Sunday, December 7, 2008

Childbirth Education

Recently I had a fascinating conversation with Bonnie about our lack of childbirth education/preparation. Bonnie realized that neither I nor Jai had mentioned taking a class and wondered why. When I said we didn't take one, Bonnie was really concerned which surprised both of us. She kept asking how will we know what to do, how to breathe, be prepared for each stage of labor, on & on ... very unlike Bonnie's usually laid-back persona. I was not fazed; slightly perplexed by Bonnie's reaction but not questioning our decision. However, Bonnie wanted me to ask the midwife about the situation. : )

Therefore the next day, I (who usually has a list of questions, but that week didn't have any) discussed this particular question with the midwife. Basically it is not required or necessary, depends on the needs of the couple. Do we need information about Labor & Delivery process, newborn care, breastfeeding? It seems like the potential for information over-load, a large time commitment (class is 2 hours once a week for 6-8 weeks) as well as a financial cost.

Information can ease/alleviate anxieties and provide coping skills, but it is not necessary to get them via an organized class. There are lots of other ways to access information now (books, DVD, internet) and the midwife speculated that it could be a generational issue that developed out of a need for women to feel more empowered 30-40 years ago. It also depends on the personality of the couple. Some people are private and don't enjoy group experiences or being with strangers and others like sharing experiences about pregnancy and parenting.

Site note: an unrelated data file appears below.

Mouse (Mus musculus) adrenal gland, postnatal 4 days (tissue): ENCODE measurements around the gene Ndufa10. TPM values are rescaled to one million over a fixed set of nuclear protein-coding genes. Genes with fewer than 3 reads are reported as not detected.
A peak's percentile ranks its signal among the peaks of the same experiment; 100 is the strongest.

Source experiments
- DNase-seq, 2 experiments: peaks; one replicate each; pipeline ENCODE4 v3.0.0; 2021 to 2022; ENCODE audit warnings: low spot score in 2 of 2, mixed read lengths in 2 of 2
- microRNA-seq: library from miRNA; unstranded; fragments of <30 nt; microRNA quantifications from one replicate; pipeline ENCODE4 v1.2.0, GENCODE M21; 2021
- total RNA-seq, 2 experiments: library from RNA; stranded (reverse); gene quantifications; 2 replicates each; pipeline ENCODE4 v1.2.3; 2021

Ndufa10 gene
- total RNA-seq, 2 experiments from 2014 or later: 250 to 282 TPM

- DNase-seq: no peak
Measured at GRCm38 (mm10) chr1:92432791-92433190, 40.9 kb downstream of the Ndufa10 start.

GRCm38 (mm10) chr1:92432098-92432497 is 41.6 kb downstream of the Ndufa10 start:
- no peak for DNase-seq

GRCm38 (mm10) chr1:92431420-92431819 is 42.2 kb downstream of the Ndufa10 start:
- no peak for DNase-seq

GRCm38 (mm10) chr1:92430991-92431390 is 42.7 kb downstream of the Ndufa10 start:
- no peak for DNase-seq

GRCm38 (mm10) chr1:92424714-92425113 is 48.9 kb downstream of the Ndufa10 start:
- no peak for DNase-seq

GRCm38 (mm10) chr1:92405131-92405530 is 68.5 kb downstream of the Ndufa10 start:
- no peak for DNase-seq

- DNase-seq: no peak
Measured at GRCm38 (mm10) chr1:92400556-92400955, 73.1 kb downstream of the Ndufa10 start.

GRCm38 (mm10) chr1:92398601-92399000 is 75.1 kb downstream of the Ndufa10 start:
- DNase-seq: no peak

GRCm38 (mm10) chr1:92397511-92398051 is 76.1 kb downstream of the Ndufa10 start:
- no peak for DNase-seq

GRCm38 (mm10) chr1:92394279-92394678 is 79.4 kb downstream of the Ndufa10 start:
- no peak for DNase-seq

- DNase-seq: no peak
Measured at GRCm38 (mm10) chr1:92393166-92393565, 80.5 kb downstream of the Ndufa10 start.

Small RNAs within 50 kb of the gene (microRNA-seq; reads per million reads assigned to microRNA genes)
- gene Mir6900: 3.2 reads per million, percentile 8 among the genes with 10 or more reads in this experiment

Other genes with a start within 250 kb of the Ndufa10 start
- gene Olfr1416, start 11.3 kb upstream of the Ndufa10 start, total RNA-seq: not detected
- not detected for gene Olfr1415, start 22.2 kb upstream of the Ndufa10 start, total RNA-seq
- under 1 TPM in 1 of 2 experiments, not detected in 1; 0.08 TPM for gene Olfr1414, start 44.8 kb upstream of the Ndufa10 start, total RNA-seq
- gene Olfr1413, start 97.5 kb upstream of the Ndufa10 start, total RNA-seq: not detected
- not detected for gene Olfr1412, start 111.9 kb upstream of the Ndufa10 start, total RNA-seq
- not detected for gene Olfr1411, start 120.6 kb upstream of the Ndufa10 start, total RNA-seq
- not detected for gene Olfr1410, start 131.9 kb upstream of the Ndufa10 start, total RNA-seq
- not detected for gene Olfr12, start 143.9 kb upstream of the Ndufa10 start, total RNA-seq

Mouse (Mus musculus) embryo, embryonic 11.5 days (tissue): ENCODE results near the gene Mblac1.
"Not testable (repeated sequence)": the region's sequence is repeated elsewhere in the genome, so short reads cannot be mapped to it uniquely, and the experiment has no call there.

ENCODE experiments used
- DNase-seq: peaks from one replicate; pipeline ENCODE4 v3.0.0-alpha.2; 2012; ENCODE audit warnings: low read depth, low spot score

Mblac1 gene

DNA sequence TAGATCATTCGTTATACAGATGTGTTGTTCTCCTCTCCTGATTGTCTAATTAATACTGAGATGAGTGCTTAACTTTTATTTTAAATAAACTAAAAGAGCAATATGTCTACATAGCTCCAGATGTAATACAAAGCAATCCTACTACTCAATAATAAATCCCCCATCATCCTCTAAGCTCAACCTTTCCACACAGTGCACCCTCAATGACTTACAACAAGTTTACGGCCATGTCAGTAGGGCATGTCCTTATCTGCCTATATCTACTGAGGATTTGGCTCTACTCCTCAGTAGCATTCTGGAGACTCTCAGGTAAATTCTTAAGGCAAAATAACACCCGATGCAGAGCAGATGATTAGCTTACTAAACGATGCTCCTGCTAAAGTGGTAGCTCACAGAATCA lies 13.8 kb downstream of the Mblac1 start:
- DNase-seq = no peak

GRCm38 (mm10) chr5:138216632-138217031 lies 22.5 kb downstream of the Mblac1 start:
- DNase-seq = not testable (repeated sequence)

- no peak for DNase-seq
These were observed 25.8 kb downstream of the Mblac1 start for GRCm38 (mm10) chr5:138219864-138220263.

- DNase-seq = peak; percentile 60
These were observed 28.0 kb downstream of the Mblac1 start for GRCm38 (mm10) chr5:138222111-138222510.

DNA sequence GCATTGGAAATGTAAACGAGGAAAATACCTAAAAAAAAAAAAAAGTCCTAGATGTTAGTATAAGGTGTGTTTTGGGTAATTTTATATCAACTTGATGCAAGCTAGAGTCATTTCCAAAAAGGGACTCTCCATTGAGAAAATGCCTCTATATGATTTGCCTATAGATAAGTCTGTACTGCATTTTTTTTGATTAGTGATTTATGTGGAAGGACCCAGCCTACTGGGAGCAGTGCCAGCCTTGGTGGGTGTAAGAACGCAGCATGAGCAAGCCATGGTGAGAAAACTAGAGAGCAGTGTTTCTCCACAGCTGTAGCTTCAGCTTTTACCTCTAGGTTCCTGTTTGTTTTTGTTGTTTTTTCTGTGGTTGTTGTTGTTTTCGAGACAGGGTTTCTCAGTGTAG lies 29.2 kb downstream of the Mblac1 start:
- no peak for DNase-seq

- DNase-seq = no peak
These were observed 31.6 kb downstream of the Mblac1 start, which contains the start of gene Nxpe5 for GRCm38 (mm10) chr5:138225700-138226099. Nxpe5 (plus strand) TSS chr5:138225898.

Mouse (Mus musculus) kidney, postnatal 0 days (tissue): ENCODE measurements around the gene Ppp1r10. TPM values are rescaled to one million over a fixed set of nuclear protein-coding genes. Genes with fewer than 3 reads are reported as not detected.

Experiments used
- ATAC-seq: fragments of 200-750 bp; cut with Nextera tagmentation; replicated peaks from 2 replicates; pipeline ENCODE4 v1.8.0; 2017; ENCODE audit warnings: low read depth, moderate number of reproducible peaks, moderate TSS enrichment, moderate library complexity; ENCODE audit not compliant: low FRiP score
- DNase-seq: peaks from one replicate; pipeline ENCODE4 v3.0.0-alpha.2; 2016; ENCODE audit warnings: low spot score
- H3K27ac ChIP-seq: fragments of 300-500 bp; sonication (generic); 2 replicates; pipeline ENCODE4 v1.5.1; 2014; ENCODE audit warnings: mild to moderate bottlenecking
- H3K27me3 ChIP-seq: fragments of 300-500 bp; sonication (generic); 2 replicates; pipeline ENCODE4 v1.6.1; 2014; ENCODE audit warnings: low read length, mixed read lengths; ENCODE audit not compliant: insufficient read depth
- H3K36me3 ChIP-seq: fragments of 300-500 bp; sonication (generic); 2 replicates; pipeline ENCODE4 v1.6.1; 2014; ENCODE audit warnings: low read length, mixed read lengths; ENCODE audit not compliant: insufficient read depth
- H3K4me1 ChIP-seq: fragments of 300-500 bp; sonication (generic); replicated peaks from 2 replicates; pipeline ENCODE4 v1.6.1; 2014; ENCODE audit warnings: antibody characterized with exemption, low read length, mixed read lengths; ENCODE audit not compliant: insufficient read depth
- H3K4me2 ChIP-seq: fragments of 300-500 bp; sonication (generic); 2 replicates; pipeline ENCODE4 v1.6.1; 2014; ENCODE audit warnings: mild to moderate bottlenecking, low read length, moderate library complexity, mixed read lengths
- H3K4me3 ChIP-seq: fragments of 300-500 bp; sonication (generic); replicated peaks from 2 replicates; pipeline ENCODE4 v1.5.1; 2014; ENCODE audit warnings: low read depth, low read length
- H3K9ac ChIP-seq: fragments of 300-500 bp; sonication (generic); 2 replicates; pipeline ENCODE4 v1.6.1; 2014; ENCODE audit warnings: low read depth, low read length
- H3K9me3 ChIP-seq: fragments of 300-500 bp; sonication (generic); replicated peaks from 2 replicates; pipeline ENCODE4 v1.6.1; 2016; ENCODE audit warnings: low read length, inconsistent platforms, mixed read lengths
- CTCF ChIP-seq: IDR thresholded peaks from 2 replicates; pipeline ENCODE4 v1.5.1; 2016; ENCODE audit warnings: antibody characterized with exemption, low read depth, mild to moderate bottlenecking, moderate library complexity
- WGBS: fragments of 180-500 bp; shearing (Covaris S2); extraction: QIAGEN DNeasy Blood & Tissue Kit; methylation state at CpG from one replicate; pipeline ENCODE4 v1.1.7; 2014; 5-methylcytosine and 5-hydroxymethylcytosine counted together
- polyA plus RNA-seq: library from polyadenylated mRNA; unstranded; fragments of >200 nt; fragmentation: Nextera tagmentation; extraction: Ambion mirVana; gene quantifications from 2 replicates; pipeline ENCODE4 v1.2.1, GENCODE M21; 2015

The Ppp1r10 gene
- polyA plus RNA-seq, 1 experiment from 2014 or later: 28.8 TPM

The midwife shared that many midwifery clients do not attend childbirth classes. One reason is the different kind of prenatal care/interaction than with a traditional OB/GYN. I definitely agree that I converse often with the midwife about all kinds of questions which have occurred throughout the pregnancy.

Both of us read alot of books - that is one of our favorite ways to get information. We also saw the DVD "Business of Being Born" and saw lots of babies being born in a variety of settings and situations. Jai reads more stuff on the internet, but I do read some web-based resources. This weekend we spent some time talking about the stages of labor and possible issues and concerns, as well as ways, Jai can support me. It was helpful, but an organized childbirth education program isn't for us. We'll see how it goes very soon!